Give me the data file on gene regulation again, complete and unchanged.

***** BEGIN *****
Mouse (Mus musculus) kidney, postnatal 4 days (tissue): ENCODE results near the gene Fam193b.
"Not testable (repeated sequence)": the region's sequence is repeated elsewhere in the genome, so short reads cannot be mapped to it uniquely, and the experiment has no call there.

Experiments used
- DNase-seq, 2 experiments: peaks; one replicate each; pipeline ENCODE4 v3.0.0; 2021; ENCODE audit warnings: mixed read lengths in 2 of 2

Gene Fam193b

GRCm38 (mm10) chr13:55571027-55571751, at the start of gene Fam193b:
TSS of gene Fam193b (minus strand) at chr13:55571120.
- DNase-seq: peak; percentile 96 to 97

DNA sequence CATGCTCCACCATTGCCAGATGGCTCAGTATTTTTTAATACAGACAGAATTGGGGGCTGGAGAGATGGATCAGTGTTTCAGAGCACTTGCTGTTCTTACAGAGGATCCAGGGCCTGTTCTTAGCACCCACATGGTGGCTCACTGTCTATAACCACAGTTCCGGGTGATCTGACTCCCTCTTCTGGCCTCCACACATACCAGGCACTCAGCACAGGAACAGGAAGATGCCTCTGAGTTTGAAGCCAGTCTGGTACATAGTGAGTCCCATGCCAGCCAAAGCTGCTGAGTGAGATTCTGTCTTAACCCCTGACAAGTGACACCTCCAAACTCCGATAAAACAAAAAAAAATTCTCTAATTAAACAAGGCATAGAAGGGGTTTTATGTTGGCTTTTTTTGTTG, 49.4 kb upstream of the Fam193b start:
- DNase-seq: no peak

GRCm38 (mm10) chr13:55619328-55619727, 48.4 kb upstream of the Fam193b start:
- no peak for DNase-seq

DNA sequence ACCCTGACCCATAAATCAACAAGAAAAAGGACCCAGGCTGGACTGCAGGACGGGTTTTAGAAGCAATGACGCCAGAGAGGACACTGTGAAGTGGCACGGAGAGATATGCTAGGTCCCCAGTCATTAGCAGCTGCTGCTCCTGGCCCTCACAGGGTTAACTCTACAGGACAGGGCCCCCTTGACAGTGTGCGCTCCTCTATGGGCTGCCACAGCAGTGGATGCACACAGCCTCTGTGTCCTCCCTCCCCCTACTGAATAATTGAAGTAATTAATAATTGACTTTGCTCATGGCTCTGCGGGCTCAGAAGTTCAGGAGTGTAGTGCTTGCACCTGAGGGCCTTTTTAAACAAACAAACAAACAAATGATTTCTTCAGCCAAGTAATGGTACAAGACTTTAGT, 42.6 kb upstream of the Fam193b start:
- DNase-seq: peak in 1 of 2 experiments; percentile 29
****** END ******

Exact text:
Mouse (Mus musculus) kidney, postnatal 4 days (tissue): ENCODE results near the gene Fam193b.
"Not testable (repeated sequence)": the region's sequence is repeated elsewhere in the genome, so short reads cannot be mapped to it uniquely, and the experiment has no call there.

Experiments used
- DNase-seq, 2 experiments: peaks; one replicate each; pipeline ENCODE4 v3.0.0; 2021; ENCODE audit warnings: mixed read lengths in 2 of 2

Gene Fam193b

GRCm38 (mm10) chr13:55571027-55571751, at the start of gene Fam193b:
TSS of gene Fam193b (minus strand) at chr13:55571120.
- DNase-seq: peak; percentile 96 to 97

DNA sequence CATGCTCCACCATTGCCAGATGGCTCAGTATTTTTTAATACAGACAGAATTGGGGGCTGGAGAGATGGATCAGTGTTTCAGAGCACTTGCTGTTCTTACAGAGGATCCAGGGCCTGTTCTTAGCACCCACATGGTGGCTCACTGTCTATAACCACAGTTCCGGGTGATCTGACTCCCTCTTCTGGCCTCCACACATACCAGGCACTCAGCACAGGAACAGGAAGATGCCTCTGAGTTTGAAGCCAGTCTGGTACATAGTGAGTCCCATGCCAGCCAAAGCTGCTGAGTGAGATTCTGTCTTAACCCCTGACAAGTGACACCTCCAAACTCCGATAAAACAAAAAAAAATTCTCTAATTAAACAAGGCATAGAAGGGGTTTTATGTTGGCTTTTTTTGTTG, 49.4 kb upstream of the Fam193b start:
- DNase-seq: no peak

GRCm38 (mm10) chr13:55619328-55619727, 48.4 kb upstream of the Fam193b start:
- no peak for DNase-seq

DNA sequence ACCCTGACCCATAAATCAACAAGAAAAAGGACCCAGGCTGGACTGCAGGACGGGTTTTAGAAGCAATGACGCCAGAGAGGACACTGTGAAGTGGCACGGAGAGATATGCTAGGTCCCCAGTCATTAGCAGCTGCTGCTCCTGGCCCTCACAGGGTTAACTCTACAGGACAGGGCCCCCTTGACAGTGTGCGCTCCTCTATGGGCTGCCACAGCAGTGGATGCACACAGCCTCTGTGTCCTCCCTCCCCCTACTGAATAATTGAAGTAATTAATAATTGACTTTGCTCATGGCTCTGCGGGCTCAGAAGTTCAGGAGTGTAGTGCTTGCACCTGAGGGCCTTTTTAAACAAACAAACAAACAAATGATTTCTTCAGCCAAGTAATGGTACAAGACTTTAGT, 42.6 kb upstream of the Fam193b start:
- DNase-seq: peak in 1 of 2 experiments; percentile 29